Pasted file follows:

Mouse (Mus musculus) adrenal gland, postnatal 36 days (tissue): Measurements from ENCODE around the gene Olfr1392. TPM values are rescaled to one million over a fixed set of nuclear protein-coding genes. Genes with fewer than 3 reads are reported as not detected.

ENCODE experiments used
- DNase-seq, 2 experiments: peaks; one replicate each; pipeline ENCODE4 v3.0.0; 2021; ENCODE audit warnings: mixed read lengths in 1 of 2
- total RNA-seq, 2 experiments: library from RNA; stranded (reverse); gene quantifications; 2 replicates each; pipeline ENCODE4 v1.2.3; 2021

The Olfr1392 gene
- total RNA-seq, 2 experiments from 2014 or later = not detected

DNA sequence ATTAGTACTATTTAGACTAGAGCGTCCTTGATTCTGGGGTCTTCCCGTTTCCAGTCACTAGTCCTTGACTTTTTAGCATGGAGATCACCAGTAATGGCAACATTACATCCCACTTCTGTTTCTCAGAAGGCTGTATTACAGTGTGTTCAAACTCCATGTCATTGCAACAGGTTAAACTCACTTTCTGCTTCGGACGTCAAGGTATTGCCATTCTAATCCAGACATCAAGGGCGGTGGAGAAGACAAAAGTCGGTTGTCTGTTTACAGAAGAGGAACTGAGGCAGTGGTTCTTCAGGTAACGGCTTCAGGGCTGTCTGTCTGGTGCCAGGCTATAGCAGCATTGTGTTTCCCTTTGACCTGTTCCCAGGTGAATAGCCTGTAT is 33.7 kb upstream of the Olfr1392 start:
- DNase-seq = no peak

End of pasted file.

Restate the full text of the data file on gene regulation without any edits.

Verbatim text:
Mouse (Mus musculus) adrenal gland, postnatal 36 days (tissue): Measurements from ENCODE around the gene Olfr1392. TPM values are rescaled to one million over a fixed set of nuclear protein-coding genes. Genes with fewer than 3 reads are reported as not detected.

ENCODE experiments used
- DNase-seq, 2 experiments: peaks; one replicate each; pipeline ENCODE4 v3.0.0; 2021; ENCODE audit warnings: mixed read lengths in 1 of 2
- total RNA-seq, 2 experiments: library from RNA; stranded (reverse); gene quantifications; 2 replicates each; pipeline ENCODE4 v1.2.3; 2021

The Olfr1392 gene
- total RNA-seq, 2 experiments from 2014 or later = not detected

DNA sequence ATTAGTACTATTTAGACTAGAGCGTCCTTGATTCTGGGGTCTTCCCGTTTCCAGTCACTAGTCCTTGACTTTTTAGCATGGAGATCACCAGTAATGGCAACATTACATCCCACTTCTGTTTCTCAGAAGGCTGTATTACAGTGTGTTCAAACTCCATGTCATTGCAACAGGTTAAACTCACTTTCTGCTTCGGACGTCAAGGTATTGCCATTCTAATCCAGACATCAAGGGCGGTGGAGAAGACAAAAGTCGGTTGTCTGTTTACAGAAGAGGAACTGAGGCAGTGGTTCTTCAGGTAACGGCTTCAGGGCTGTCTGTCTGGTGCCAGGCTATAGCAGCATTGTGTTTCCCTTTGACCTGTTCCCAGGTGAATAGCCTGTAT is 33.7 kb upstream of the Olfr1392 start:
- DNase-seq = no peak